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December 24, 2001
Check out these cool facts about ice carving and Designs in Ice 2001!
  
Toronto's free ice sculpture exhibition, Designs in Ice presented by
Scotiabank, showcases the talents of Ontario's top ice carvers as they battle
against the powers of Mother Nature to complete icy works of art!

Designs in Ice 2001 Facts:
  • 19,090 kg (42,000 lb.) of ice will be chiseled into shape on Nathan Phillips Square.
  • 18,900 litres of purified water is used to create this massive amount of ice.
  • 140 blocks of ice are created for this event, each block takes 3 - 4 days to freeze solid.
  • 8 blocks of ice, each weighing 135 kg (297lb.) are given to all competing carving teams.
  • Each block measures 1 m x 50 cm x 25 cm (40" x 20" x 10").
  • A combination of chainsaws, special ice carving chisels, dremels, die grinders, sanders, blow torches and other power tools are used to sculpt the ice.
  • Approximately 15 teams will carve their masterpieces over 2 days competing for more than $2000 in prizes.
  • Prizes will be awarded for the top three sculptures and the People's Choice on Friday, December 28 at 5:30 p.m.
  • This year's theme established in partnership with Alliance Atlantic Motion Picture Distribution, coincides with the December release of the major motion picture The Lord of the Rings: the Fellowship of the Ring, produced by New Line Cinema.
  • A large-scale signature carving will be shaped from 20 blocks of ice by the ice carving experts at Iceculture.

Rivendell Council - Signature Ice Sculpture:
  • The signature carving created by Iceculture is constructed from 2,800 kg (6,000 lbs.) of ice.
  • 12 Lord of the Rings characters are portrayed: Gandalf, Bilbo, Frodo, Sam, Merry, Pippin, Aragorn, Boromir, Legolas, Gimli, Elrond, Arwen.
  • Most of this sculpture is pre-carved in an 1800 sq. ft. sculpting freezer, then dismantled for shipping.
  • Upon arrival at Nathan Phillips Square, 4-6 people will take 4-5 hours to reconstruct the carving
  • Iceculture uses different techniques for sculpting the ice, both traditional methods using chainsaws, chisels and other power tools and specialized techniques including snow-fill, fusing and scratch board.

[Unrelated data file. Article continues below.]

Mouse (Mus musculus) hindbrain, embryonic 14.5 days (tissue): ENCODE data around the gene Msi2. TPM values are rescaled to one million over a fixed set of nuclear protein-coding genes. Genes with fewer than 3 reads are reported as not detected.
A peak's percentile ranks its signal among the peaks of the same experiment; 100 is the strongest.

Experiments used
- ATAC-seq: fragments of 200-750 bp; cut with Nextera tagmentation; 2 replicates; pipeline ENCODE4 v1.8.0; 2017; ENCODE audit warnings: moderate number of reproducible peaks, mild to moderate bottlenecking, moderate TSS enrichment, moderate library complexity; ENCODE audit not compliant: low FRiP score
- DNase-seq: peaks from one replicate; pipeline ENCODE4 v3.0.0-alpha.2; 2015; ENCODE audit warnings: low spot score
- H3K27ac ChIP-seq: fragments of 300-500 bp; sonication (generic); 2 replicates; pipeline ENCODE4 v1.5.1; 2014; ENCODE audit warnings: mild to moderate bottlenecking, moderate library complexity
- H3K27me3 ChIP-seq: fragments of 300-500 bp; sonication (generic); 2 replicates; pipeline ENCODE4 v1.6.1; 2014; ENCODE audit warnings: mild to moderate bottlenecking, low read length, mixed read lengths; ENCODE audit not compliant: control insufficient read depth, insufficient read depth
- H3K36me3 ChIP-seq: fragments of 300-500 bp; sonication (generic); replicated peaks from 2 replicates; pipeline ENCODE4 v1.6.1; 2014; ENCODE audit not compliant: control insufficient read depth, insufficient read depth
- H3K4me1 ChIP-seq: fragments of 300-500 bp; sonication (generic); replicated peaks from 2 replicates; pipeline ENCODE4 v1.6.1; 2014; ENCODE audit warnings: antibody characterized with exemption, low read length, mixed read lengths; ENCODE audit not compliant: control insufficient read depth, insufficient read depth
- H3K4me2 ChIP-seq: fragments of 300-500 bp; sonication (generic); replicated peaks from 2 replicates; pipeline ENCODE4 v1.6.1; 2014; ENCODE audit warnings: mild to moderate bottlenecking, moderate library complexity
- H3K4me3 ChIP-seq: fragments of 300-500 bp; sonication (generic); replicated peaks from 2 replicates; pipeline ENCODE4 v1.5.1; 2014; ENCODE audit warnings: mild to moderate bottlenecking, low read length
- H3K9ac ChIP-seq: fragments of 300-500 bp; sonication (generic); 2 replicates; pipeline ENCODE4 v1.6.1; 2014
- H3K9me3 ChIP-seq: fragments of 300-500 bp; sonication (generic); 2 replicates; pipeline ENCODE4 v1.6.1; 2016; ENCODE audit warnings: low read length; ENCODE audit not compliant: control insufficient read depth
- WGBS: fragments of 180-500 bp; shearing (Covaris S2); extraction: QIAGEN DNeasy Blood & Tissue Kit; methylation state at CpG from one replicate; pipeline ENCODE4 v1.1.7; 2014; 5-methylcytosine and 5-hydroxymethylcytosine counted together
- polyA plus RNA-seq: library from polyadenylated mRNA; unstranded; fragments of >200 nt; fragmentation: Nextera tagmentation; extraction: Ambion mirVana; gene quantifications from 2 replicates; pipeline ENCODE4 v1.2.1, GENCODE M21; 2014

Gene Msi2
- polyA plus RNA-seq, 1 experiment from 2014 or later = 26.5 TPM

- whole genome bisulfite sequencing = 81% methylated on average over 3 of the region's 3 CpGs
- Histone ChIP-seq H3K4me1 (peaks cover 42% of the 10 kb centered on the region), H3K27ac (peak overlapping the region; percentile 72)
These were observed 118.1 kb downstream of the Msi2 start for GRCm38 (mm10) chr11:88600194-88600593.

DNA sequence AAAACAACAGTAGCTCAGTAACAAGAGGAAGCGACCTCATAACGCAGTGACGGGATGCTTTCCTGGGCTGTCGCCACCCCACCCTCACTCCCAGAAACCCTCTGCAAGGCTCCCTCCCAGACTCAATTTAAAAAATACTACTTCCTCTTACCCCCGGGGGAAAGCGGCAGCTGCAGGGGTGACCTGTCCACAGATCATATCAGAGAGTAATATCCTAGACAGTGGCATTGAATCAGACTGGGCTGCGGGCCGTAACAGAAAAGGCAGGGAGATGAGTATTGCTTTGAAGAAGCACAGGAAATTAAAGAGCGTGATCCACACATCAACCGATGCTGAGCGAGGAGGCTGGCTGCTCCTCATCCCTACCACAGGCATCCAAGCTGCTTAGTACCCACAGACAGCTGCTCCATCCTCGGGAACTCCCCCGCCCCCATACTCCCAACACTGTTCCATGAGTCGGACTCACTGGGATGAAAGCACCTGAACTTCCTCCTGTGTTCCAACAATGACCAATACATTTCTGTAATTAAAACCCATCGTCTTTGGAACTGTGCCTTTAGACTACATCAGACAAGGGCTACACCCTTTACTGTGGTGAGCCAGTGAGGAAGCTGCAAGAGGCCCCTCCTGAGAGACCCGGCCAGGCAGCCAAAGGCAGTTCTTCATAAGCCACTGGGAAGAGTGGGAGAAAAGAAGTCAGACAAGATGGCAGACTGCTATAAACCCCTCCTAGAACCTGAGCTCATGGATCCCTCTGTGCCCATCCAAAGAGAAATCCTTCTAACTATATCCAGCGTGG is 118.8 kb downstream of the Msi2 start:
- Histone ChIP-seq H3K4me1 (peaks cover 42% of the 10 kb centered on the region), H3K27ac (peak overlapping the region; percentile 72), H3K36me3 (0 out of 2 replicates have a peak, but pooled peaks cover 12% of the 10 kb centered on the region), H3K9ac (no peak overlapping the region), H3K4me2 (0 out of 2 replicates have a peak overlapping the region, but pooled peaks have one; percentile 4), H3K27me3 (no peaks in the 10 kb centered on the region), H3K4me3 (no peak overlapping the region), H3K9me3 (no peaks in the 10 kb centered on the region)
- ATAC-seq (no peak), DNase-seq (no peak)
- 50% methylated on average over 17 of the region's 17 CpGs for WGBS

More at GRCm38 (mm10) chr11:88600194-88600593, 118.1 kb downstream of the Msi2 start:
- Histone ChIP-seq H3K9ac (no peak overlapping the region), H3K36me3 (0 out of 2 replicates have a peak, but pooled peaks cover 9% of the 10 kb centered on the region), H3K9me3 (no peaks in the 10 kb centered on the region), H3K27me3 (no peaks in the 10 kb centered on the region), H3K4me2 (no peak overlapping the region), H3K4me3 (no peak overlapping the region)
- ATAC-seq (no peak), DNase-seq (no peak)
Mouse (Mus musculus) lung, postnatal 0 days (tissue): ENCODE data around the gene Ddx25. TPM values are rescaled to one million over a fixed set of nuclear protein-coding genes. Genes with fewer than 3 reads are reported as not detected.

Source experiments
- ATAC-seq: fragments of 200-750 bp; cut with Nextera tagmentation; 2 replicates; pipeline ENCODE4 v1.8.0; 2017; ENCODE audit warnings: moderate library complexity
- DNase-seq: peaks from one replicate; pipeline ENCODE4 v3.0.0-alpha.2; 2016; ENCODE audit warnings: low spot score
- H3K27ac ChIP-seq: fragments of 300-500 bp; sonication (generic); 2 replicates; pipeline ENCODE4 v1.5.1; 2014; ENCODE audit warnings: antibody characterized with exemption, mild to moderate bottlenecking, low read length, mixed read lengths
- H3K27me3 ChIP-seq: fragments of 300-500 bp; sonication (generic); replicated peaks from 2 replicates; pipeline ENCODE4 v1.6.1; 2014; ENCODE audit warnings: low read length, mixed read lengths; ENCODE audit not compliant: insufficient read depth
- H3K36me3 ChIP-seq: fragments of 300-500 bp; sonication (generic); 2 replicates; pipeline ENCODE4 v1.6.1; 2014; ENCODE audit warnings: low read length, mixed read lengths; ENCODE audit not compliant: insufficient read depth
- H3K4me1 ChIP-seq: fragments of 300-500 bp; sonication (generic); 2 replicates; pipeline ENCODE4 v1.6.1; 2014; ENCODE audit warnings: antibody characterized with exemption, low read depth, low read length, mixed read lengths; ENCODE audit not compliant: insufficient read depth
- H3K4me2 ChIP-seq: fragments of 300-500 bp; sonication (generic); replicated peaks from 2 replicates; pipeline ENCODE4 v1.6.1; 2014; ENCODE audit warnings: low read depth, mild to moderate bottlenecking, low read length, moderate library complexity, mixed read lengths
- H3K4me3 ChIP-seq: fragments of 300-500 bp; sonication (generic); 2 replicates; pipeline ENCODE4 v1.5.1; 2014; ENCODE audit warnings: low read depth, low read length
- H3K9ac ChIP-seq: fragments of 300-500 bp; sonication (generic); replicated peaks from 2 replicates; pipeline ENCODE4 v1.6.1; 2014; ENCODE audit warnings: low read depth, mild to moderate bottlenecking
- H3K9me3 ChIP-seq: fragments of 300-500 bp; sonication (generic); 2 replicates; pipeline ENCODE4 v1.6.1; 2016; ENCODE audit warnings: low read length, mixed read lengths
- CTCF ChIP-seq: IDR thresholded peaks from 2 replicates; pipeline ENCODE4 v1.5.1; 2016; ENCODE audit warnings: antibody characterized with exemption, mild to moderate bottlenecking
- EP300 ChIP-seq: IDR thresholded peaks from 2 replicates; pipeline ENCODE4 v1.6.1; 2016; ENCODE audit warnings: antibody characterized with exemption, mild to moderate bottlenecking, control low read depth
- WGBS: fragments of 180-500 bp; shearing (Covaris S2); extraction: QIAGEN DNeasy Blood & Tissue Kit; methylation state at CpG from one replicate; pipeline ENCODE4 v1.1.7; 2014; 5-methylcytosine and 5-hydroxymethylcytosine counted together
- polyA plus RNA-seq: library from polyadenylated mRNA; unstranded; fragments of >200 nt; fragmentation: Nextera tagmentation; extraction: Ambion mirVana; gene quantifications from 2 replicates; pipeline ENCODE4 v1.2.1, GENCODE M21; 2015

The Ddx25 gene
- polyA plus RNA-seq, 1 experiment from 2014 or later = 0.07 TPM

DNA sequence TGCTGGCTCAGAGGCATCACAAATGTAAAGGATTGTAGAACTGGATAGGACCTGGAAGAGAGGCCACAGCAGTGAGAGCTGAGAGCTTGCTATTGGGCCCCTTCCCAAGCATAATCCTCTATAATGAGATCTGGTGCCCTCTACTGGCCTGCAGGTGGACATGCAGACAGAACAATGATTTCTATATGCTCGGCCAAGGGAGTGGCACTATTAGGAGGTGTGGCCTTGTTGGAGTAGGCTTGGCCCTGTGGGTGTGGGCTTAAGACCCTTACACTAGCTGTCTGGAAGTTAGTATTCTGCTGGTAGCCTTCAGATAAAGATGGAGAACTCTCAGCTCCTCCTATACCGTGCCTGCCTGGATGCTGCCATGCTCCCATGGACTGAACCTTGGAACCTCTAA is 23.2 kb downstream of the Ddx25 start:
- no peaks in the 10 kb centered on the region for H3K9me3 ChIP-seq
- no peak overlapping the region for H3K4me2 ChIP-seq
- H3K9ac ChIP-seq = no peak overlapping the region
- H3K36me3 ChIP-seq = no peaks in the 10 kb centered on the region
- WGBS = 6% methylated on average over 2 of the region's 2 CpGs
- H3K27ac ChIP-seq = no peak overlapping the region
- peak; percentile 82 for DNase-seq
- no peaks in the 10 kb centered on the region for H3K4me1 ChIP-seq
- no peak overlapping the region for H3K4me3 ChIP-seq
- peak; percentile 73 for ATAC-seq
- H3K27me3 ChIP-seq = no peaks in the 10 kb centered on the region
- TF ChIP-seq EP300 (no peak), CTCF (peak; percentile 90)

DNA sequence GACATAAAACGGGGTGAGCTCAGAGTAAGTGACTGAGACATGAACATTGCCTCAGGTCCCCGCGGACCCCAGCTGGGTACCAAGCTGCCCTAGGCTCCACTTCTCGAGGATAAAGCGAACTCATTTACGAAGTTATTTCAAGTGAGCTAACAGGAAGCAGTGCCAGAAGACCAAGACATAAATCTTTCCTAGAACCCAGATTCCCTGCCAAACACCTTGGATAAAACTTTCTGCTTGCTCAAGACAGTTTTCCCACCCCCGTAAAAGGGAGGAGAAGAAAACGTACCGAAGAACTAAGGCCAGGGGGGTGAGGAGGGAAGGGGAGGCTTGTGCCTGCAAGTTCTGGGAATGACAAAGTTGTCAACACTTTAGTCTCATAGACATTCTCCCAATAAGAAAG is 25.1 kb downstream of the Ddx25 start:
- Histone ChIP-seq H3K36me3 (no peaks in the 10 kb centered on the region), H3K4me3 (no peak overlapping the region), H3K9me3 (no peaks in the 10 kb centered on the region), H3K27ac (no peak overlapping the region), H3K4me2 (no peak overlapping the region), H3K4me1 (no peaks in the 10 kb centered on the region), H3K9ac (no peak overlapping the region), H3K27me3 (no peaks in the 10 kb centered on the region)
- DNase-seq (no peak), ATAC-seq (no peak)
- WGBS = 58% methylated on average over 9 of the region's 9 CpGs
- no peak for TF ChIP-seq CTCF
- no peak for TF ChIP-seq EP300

• Plans for the signature ice sculpture address both technical and aesthetic requirements. The sculpture must be detailed with a flawless finish.
  • To create a flawless look, water is squirted into the join of two blocks. This water refreezes to make the blocks a single solid structure.
  • When stacking several blocks the vertical join lines are staggered similar to brick laying - this means there isn't one larger fuse line running from the bottom to the top of the sculpture which makes it far more sturdy.
  • Once the main shape is roughed out, Iceculture switches to a die grinder with a large bit or uses finer chisels to start working on the second stage of shaping. This is the stage where depth is added to the design. The silhouette of the outer shape is transformed into a three dimensional design. This stage is more difficult and requires detailed perception.
  • Once the basic depths are marked out in the ice, a small tipped chisel is used to get into the crevices such as the folds of Gandolf's cloak. Tools such as a sander are used to smooth lines or give a shape an even curve or rounded surface.
  • The finishing glistening touch is achieved with the use of a flame-thrower.

Making Ice with Iceculture:
  • After removing all impurities by filtering the water through a reverse osmosis system it is frozen in ice block machines equipped with a Clinebell block which circulates the water and pushes the air away from the ice. This is an important process because ice with air trapped inside appears cloudy.
  • The clarity of the ice is important to show off the detail in the ice sculpture. Light does not reflect well off cloudy ice.
  • Once the crystal clear blocks are harvested, they are packaged in plastic and cardboard to prevent deterioration and damage during transport and stored in one of two 2,500 square foot freezers.
  • It takes 3 - 4 days to completely freeze a 300lb block of ice
  • On the morning of December 27 the ice is delivered to Nathan Phillips Square in two large vehicles: a 53 foot transport truck and a 14 foot freezer truck
Admission to Designs in Ice is FREE and getting there couldn?t be
easier! Nathan Phillips Square is located at 100 Queen Street West. Take the
TTC Queen Street streetcar (501), or the Yonge Line subway (exit Queen station)
or the University Line (exit Osgoode station).

For more information on this or other Toronto Special Events, call 416-338-0338
or visit http://www.city.toronto.on.c a/special_events.


Media Contact
Media contacts:
Kimberly Bain
416-395-7411
kbain@city.toronto.on.ca
Heather Kaufman
416-395-7405
hkaufman@city.toronto.on.ca

 

 

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